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Linda Holmes-Cook | Dahlias: Stress relief on a stem

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World file photo/Mike Bonnicksen Linda Holmes-Cook prepares her dahlias for growing in preparation of the annual NCW Dahlia Society show in 2010. She was going around the community garden at Fuller and Russell streets in Wenatchee cutting off extra buds so the energy would go into the best flowers.

I don’t remember the first time I realized what good medicine it was to walk through my dahlia garden. Oh sure, I knew how good exercise was for me, and gardening certainly provides that. We also know that there is a direct correlation between stress and overall wellness, and that being active is better than being sedentary. But therapy? Seriously?

Now, for those of you who think of dahlia gardening as menial labor, thereby adding even more stress, please hear me out. Having a dahlia garden can be really good for you. Working in a dahlia garden can stimulate your senses like nothing else.

The smell: I still remember how much I loved the smell of dahlia stems when my dad would cut bouquets. The flowers themselves are virtually free of fragrance, but the greens have a completely unique aroma. When I finally had my own garden, I found the essence of crushed dahlia leaves under my nails whenever I disbudded or pinched back my plants. Now, when planting seedlings, one of the ways I determine whether I have a weed or a dahlia coming up is to pinch off a bit of leaf, rub it between my fingers and take a whiff ... foolproof!

The feel: I would become enveloped in the smell of the foliage and the tall, strong stems whenever I wrapped my arms around them, gathering them together when they got tall enough to be tied up.

Being around 5-foot-2, I have the added benefit of almost getting lost between the rows of 6- to 7-foot tall, hollow-stemmed wonders. During mid to late summer, as the sun is dropping behind the hills, there is nothing that calms me more than spending an hour or two just working among these lovely, cooling plants.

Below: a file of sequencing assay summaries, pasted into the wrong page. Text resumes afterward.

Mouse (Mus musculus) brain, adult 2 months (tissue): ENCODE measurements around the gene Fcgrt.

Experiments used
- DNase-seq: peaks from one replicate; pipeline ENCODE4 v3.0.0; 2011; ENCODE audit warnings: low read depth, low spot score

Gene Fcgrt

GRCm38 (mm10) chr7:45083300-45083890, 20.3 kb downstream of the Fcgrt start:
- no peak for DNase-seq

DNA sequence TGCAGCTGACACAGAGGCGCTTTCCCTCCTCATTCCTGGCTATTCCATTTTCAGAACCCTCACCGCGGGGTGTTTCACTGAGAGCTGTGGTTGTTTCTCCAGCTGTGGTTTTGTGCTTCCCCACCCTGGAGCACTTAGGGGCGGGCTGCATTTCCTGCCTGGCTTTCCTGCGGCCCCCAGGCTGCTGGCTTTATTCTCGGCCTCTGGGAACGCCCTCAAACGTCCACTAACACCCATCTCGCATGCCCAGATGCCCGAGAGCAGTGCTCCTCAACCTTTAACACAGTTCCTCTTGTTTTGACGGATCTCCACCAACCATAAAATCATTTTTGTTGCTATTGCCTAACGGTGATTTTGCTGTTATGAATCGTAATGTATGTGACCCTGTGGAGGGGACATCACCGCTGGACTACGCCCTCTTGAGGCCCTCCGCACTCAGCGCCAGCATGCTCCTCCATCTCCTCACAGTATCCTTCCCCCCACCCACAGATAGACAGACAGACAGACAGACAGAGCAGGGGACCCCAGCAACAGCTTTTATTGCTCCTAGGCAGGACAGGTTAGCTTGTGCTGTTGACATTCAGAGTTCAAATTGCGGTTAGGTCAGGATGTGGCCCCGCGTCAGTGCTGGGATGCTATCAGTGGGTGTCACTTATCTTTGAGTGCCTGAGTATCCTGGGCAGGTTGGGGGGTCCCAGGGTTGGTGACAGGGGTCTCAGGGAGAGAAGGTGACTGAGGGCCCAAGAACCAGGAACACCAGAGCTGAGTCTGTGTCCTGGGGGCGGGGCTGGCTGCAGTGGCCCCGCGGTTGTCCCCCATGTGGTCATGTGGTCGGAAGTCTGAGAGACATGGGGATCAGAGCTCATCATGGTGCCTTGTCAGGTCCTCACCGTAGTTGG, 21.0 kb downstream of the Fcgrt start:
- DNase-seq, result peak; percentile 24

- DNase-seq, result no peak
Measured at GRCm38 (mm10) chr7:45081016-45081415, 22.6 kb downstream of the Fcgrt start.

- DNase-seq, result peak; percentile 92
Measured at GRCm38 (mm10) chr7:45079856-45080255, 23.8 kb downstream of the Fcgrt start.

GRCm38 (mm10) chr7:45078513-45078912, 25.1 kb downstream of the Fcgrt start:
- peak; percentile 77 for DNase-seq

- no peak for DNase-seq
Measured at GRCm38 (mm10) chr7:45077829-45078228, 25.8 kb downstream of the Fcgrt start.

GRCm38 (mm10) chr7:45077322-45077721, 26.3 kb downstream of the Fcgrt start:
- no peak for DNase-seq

The look: luscious color, diversity of form and size, draws in even the most reticent among us. Words are woefully inadequate to describe the appearance of the sensational dahlia. You know I speak the truth.

Many of my friends and I are clearly Type A personalities. Family concerns, work responsibilities, social life and community involvement enrich our lives, while at the same time, depleting our energy. If this is the story of your life, I can personally vouch for the effectiveness of dahlia gardening as therapy. When it is evident that my pendulum has reached its apex in one direction, puttering among my dahlias is just what the doctor ordered, to help me swing back to center.

During my college years, I learned that there are actually two kinds of stress, and also that some level of stress is necessary in order to support life. This includes the “flight or fight” response that helps us to respond to danger. “Distress” is defined as anxiety, sorrow, or suffering. “Eustress,” on the other hand, is normal psychological stress that is interpreted as being beneficial for the person experiencing it.

Examples of eustress might be falling in love, becoming a parent, solving a problem, getting a new job, or building something wonderful. The work of dahlia gardening definitely falls in the latter category.

A stunning dahlia bouquet is a tangible outcome of your dahlia garden and can make you melt, resulting in a lowered pulse rate and blood pressure. The joy is an intangible, but every bit as real, and provides a therapeutic outcome that money cannot buy.

Linda Holmes-Cook blogs regularly at